Psychoanalytic Reflections 02

My ther­a­pist is still get­ting to know me. Now I have books to read and work­sheets to fill out. It’s some­what strange; I’ve been putting myself through self-help for years, but I’ve nev­er traced it so far back to my child­hood. I don’t like to blame my par­ents because I see how Darren and Pat have sur­vived far “worse” but it’s get­ting more and more obvi­ous that there’s trau­ma in my child­hood that still affects me to this day.

  • Apparently, I’m mod­er­ate­ly depressed, and “mod­er­ate” is not nor­mal.
  • We’ve fig­ured out that my unassertive­ness is the result of con­flict avoid­ance. Even if I prac­tice a sit­u­a­tion in my head where I say some­thing that may bring up con­flict, I often can’t fol­low through. I feel help­less to fix this, and this leads to a self-defeat­ing atti­tude.
    • This stems from my child­hood. I’ve almost nev­er argued with my par­ents (there were two times in my life I felt strong­ly enough to stand up against them, both end­ing in me sub­mit­ting because there was no rea­son­ing with them). I’ve always felt like I would­n’t be loved unless I got good grades and did every­thing I was told. In oth­er words, it was an extreme­ly con­di­tion­al love.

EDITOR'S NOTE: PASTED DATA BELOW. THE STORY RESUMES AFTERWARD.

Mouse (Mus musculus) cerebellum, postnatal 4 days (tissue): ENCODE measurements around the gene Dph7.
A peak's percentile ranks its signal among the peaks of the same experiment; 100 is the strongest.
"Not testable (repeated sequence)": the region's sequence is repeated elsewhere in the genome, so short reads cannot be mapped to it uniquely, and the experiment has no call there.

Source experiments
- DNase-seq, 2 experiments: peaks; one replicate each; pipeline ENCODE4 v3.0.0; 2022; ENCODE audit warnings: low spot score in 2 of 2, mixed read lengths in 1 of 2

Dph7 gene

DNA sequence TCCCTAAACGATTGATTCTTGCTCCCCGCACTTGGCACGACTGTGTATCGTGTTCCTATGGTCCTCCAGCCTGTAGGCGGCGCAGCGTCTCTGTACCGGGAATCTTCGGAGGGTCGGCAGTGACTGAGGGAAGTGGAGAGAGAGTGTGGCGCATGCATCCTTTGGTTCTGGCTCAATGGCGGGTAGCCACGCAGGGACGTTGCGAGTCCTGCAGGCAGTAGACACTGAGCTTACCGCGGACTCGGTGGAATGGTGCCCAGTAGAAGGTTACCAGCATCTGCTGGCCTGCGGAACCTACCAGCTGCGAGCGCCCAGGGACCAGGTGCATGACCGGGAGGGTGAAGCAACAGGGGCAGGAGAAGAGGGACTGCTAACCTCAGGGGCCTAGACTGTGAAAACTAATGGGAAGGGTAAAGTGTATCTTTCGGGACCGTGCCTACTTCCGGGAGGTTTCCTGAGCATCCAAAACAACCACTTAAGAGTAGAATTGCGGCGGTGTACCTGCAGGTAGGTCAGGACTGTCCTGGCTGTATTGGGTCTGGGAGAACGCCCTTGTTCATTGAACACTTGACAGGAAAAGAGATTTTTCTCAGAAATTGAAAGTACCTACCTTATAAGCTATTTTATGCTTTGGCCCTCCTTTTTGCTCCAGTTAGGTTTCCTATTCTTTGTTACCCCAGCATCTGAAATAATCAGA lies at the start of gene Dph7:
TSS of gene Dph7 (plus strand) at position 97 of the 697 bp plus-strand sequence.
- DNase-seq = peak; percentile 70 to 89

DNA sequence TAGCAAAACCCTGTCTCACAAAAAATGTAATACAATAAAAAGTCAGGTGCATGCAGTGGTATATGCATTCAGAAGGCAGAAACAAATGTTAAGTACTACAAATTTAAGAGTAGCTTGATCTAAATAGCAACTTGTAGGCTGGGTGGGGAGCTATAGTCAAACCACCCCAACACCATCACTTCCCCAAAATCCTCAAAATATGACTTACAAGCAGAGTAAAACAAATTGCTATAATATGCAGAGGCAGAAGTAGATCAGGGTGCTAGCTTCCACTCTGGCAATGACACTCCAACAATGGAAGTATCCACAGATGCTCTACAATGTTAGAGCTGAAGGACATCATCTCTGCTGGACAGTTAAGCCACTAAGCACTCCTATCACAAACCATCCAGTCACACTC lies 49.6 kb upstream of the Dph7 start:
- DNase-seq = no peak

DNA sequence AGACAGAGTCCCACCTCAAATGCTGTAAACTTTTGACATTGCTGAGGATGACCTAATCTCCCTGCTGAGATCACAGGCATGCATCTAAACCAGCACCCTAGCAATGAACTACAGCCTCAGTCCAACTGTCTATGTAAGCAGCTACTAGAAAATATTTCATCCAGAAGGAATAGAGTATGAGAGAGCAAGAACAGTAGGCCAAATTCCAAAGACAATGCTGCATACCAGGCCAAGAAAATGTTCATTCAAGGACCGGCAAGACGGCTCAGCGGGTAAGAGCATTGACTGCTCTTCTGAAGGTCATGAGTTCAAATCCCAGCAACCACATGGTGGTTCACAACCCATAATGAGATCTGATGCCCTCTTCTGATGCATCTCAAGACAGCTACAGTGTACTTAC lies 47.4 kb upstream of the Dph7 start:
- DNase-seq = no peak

• This means I care about what peo­ple think of me, and I define or eval­u­ate my self-worth through them. Knowing this piss­es me off because philo­soph­i­cal­ly and prag­mat­i­cal­ly I don’t agree, but can’t do any­thing about it.
  • Every time I’ve been in ther­a­py, I’ve cried at least once. This hap­pens when­ev­er I bring up spe­cif­ic aspects of my rela­tion­ship with my par­ents.
  • Hearing my ther­a­pist say, “Wow, that’s bad” brings me a com­fort­ing val­i­da­tion to what I feel.
  • Aside from being slight­ly ver­bose, my ther­a­pist is great. He’s a non-judg­men­tal, eth­i­cal, open-mind­ed intel­lec­tu­al. He’s also a good lis­ten­er.

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